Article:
The decision declares five sections of state law unconstitutional, including the two-year review process that determines continuing employment for teachers; the due process procedures for dismissing teachers; and the use of seniority in layoff decisions. According to the decision, these policies disproportionately expose minority and disadvantaged students to “ineffective teachers”, in violation of the California Constitution’s equal protection clause.
The lawsuit was filed by Students Matter, founded by Silicon Valley entrepreneur and millionaire David Welch, on behalf of nine students in the Los Angeles City School Districts. Others, including Michelle Rhee of Students First, Parent Revolution Executive Director Ben Austin, and billionaire Eli Broad, are also supporters of the lawsuit.
The California Teachers Association and the California Federation of Teachers intervened in the case on the side of the defendant, the State of California.
The article explains that the plaintiffs argued, and the judge agreed, that California’s teacher tenure laws resulted in the assignment of ineffective teachers to teach minority and disadvantaged students to their detriment. The defendants, including the California Teachers Association, argued that the tenure laws have little impact on the quality of teachers in a particular school, because “well-managed” schools had no problem dismissing poor teachers.
Judge Treu also accepted the plaintiffs’ views regarding the efficacy of the controversial “value added” methodology to identify good teachers, and the negative impact of a teacher with a low value-added score on student achievement.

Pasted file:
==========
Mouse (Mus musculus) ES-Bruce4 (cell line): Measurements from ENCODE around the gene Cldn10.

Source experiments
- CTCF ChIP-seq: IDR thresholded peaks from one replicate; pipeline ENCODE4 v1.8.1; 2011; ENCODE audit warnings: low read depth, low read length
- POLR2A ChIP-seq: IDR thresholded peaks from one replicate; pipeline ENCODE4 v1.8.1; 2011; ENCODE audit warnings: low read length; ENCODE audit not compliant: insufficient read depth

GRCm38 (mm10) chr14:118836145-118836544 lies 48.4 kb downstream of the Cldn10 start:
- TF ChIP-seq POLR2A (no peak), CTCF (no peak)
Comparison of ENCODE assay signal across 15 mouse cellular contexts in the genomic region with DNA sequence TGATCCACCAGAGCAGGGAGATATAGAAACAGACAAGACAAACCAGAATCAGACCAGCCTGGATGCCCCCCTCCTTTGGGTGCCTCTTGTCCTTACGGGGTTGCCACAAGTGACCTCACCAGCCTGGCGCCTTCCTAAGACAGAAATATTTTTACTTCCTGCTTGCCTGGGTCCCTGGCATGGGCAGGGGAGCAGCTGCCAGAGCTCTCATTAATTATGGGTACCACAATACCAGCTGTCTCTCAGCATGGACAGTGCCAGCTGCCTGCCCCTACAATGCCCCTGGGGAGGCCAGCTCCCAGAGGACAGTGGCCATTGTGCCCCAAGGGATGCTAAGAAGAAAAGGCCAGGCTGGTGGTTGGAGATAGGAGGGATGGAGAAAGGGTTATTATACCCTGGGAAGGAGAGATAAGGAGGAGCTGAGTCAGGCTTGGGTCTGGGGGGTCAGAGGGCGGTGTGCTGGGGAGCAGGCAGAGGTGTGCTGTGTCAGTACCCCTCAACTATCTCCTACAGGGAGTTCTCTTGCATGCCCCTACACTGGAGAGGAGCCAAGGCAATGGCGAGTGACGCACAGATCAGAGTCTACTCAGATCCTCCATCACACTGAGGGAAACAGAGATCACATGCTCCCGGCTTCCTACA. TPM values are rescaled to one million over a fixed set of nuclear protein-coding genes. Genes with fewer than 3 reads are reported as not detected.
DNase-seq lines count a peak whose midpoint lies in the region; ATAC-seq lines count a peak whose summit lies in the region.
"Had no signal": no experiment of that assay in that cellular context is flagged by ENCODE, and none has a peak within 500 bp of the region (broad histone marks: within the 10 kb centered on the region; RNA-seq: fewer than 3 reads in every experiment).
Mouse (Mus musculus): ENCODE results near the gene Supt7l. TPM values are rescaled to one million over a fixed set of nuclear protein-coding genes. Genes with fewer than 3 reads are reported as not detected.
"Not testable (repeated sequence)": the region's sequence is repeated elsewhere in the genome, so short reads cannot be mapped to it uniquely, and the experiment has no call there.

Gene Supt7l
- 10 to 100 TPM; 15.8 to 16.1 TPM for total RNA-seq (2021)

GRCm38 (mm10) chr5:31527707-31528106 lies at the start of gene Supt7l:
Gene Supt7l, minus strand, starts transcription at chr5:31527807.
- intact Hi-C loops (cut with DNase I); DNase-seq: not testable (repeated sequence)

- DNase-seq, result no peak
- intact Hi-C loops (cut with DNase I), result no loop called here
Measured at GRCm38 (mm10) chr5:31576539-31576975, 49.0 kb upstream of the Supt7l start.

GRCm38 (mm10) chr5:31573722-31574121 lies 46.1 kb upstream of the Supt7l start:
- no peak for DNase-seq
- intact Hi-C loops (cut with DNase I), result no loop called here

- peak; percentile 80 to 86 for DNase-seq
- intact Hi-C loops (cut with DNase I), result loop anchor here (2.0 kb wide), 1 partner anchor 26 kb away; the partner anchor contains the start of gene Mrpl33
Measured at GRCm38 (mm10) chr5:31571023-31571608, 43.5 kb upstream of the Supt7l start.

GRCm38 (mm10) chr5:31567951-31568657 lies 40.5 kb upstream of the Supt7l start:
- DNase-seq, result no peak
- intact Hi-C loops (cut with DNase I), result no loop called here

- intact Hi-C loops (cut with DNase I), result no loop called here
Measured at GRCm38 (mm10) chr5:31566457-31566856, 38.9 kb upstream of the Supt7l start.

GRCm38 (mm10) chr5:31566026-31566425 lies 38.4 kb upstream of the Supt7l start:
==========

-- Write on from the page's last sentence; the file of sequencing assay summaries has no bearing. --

In the Education Week article, Stephen Sawchuk notes that 16 states have moved to tie teacher employment to evaluations using “value added” scores, and that Florida and Kansas have eliminated either the continuing employment or due process associated with tenure. However, a court in North Carolina recently declared unconstitutional a recent law passed there outlawing continuing contracts for teachers.
The article also raises questions about the unintended consequences of the decision, which cites the “disparate impact” of the California teacher tenure and dismissal laws on minority and disadvantaged students as a reason for judging them unconstitutional.
Judge Treu bases his decision on three important court decisions involving equality of opportunity, Brown v Board of Education, Serrano v. Priest, and Butt v. California. But, whereas these decisions use the “fundamentally below” the prevailing statewide standard to determine constitutionality, Judge Treu applies a different standard of proof, and says that the challenged teacher laws impose a “real and appreciable impact” on the fundamental right of students to a quality education.
The article quotes Joshua Dunn, an associate professor of political science at the University of Colorado-Colorado Springs, regarding the new level of proof used in the decision. He says, “Should California’s courts accept the group’s legal rationale, which hinges on disparate-impact analysis, the floodgates could open for litigation calling for even greater judicial control over California’s schools.”